1. Starting Notes
2. Points Vs. Miles (And Their Value)
3. Envisioning a Goal
4. Checking Your Credit
5. Choosing an Airline
6. How to Pick a Card (Or Two)
7. Real Life Examples
9. How to Keep It Going
10. Keeping Track of It All
11. Wonderful Side Effects
12. Final Words
First things first. Don’t get overwhelmed. Don’t take on more than you can handle. And never make decisions that will hurt your credit. Remember that your credit is one of your most important assets. Used correctly, it can get you a lot of free miles and points. But don’t overdo it. Always remember that there are plenty of opportunities to earn points and miles. Sometimes so much so that you need to organize your approach.
Never, ever let your miles expire. If you have Delta SkyMiles, you’re golden because they never expire. American and United miles absolutely have expiration dates. Don’t know what that date is? Download the app below and always have activity in the accounts from dining, shopping, or promotions (or signup bonuses). Even one mile deposited every year can keep all your earned miles from expiring.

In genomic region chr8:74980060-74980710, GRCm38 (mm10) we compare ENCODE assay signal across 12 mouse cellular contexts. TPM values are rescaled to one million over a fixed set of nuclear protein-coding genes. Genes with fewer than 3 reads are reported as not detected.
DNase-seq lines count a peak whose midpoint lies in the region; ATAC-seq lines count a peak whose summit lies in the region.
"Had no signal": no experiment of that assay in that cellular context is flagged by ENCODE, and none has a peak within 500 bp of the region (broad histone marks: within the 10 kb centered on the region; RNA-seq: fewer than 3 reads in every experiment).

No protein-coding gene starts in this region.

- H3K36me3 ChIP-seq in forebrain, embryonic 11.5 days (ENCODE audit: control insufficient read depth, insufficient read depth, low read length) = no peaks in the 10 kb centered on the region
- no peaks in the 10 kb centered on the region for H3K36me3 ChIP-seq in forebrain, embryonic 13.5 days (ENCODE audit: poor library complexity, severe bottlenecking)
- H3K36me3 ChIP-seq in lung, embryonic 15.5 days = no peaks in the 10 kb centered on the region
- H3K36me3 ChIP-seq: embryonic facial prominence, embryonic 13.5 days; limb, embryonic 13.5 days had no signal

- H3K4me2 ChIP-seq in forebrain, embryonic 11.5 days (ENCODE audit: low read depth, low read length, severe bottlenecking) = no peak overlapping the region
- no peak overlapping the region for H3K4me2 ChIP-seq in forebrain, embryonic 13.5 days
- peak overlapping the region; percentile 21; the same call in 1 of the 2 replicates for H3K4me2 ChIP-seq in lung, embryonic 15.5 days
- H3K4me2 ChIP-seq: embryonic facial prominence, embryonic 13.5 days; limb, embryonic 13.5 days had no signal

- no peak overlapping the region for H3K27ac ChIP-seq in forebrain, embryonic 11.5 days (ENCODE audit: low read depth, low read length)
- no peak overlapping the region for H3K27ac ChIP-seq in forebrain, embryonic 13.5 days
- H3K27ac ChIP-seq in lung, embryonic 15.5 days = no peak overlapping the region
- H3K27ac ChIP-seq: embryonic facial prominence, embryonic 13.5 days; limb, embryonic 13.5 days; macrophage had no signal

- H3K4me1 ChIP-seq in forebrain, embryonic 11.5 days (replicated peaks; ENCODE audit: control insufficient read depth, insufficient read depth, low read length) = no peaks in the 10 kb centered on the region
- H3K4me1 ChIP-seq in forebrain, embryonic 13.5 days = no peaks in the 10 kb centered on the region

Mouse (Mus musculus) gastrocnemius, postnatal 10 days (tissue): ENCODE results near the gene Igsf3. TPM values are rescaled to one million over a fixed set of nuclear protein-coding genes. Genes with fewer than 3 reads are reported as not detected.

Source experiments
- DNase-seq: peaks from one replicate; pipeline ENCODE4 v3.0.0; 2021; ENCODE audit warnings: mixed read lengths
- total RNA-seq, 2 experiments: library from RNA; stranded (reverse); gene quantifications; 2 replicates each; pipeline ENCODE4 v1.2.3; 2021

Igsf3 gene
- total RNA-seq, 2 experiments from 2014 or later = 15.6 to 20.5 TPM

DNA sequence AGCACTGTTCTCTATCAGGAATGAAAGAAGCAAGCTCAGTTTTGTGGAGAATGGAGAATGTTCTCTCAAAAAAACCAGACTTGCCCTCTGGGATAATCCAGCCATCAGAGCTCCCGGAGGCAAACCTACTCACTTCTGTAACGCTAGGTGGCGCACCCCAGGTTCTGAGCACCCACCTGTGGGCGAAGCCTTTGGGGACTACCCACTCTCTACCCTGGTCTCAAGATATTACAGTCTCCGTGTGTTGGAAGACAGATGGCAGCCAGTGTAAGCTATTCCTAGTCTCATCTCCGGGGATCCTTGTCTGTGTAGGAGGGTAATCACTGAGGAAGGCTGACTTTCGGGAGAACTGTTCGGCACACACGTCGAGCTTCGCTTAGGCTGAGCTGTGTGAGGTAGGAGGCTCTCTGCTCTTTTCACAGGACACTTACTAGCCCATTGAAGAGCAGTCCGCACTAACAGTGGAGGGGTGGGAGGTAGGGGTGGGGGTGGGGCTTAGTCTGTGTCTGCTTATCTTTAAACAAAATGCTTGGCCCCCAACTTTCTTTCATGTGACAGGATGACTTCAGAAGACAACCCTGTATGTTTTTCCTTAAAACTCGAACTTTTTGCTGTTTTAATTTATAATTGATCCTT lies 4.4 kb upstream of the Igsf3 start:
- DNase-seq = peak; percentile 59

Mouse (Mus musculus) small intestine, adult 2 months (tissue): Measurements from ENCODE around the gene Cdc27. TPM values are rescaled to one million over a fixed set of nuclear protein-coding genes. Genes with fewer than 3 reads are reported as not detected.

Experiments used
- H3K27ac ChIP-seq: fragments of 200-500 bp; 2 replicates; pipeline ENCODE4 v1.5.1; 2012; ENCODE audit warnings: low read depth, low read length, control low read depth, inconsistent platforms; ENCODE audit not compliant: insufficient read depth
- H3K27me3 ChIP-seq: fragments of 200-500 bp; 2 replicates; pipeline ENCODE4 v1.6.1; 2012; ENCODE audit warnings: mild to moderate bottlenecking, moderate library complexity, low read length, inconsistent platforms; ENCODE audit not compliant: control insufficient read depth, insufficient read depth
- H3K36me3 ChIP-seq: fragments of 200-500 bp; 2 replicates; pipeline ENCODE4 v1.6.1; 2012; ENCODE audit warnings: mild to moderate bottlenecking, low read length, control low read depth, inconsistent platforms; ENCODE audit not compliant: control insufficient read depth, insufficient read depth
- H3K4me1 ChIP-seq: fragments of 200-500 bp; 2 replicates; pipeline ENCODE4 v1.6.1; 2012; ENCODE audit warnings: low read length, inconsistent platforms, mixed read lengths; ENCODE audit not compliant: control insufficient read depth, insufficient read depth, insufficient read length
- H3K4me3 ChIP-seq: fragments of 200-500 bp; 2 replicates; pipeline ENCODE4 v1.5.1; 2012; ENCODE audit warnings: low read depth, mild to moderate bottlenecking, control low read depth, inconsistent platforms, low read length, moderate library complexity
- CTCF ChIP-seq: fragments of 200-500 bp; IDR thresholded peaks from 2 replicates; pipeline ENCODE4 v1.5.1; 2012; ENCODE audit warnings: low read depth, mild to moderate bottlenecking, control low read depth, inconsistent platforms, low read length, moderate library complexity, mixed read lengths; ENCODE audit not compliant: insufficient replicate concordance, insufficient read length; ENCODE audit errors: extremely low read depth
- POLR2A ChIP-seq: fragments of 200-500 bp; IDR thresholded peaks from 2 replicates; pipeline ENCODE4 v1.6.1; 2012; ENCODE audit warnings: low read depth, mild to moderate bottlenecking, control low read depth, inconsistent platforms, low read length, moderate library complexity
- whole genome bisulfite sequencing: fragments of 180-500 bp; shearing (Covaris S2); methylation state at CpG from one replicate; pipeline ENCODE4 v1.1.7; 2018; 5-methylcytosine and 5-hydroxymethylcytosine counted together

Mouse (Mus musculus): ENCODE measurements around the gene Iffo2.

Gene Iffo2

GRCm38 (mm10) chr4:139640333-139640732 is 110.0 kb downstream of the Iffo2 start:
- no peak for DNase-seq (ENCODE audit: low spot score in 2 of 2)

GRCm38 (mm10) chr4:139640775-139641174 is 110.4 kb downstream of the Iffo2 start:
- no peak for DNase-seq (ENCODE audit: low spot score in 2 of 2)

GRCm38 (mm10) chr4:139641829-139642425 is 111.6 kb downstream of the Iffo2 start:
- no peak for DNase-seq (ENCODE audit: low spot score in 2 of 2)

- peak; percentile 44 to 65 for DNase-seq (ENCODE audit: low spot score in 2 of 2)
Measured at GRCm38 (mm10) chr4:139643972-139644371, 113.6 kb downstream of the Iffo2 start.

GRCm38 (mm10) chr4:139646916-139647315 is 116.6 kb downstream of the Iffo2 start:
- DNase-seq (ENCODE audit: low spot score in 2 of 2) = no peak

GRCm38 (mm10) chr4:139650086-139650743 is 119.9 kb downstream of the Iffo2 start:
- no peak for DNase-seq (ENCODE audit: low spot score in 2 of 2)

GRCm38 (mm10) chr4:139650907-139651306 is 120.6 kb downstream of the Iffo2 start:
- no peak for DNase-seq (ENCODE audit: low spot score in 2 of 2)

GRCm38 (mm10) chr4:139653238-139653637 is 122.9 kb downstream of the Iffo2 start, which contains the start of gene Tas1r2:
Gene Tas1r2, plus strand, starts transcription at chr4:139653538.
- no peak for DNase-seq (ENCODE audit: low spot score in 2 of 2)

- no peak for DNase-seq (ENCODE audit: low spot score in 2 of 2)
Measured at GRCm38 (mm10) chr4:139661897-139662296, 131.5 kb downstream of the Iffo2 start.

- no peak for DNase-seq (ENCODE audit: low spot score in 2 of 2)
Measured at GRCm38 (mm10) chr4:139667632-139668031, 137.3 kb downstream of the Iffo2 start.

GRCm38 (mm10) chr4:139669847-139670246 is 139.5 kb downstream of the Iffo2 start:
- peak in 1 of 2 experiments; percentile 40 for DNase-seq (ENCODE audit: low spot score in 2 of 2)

Get AwardWallet. It’s a great way to keep all your login info and account numbers in one place. I’ve used many similar services, and think this one is the best. It’s blocked by a few airlines, but that doesn’t matter so much. What’s great is that it displays all your account numbers so you can access them easily and quickly.
Keep a simple spreadsheet of what you signed up for, when you signed up, and how many miles you’re expecting. Don’t go too overboard, but keep it updated and in a folder that’s easy to get to. Check it every couple of months and make sure you got everything you were promised. Most merchants are good about giving bonuses, but stuff happens, and it’s worth keeping an eye on. Some people hate spreadsheets. If you’re one of those people, at least make a note somewhere of the big activity.
Between airline apps, AwardWallet, and a simple spreadsheet on my computer, I always know how many miles I have, when they’re going to expire, and how many are still on the way. This helps me monitor my progress and keep track of my goals. Most importantly, it doesn’t overwhelm me.